The bank was then forced to sell nearly $5.2 billion in assets in order to survive.
The deductions came as a result of three U.S. regulators warning banks that issuing or holding crypto was “highly likely to be inconsistent with safe and sound banking practices.”
Alan Lane, chief executive of Silvergate, told the BBC the bank was selling assets to cover the withdrawals by customers “in response to the rapid changes in the digital asset industry.”
As a bank listed on the New York Stock Exchange, Silvergate is regulated within the financial sector which was significantly affected by the collapse of the FTX crypto exchange.
FTX was once valued at $32 billion before its bankruptcy filing in November and its former head Sam Bankman-Fried has now pleaded not guilty to charges that he defrauded customers and investors.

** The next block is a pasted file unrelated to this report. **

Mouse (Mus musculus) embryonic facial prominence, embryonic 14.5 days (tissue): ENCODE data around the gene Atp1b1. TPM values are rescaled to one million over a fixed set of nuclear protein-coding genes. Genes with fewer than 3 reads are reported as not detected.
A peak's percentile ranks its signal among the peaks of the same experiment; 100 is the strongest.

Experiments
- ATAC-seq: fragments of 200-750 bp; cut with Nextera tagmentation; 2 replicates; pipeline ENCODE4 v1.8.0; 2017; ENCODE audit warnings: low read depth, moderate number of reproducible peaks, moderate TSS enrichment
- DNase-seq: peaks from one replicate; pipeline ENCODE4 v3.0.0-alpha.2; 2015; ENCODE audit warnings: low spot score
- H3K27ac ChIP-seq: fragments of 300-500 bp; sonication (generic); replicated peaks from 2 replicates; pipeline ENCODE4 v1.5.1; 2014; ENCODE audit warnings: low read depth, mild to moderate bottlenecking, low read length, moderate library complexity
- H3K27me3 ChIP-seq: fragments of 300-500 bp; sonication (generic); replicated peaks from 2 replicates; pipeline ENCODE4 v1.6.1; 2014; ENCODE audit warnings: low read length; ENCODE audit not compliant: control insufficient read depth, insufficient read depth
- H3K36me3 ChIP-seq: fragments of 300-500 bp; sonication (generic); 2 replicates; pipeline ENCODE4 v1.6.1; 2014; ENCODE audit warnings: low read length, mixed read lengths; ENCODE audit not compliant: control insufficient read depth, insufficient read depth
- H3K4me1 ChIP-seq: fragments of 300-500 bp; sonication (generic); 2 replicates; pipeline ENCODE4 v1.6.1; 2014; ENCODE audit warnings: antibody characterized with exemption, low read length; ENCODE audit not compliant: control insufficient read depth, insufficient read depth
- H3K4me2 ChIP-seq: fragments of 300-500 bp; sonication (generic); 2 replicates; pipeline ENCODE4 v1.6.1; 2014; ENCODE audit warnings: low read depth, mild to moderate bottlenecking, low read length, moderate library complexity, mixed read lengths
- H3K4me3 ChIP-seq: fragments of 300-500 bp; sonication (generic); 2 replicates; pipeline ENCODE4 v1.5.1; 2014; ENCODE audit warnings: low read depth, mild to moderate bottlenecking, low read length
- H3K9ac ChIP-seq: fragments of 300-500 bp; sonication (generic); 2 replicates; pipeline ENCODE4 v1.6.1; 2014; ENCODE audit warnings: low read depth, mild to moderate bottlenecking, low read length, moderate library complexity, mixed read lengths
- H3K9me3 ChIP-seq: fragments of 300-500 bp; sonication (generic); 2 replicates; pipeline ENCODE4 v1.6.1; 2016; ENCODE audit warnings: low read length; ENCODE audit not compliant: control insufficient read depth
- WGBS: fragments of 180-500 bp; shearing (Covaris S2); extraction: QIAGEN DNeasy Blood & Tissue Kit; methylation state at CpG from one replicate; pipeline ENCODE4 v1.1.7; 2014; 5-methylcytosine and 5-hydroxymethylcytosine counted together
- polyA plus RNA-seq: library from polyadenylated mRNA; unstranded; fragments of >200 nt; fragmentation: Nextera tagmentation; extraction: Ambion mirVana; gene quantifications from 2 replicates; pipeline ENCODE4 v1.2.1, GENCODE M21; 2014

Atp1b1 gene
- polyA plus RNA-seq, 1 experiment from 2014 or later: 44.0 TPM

“Silvergate conducted significant due diligence on FTX and its related entities, including Alameda Research, both during the onboarding process and through ongoing monitoring, in accordance with our risk management policies and procedures.” Read more here: https://t.co/9nAViJOzoi
— Silvergate Bank (@silvergatebank) December 5, 2022
The trial and accompanying controversy has seen bankruptcy filings emerge at other companies and declines in crypto values.
A “crypto winter” has surfaced and has been whipping through the industry since last spring. This has clearly affected Silvergate which acted as a bank for cryptocurrency companies that struggled to get banking services from traditional sources.
Among its most notable clients was the now bankrupt Alameda Research, owned by Bankman-Fried.
Bankman-Fried’s fall from grace has delivered a significant blow to the company in terms of market confidence.
A fall from grace affects crypto confidence
Since the disgraced leader’s collapse, investors of all sizes have been pulling their money out of crypto companies seeing nearly billions transferred from companies that store crypto funds.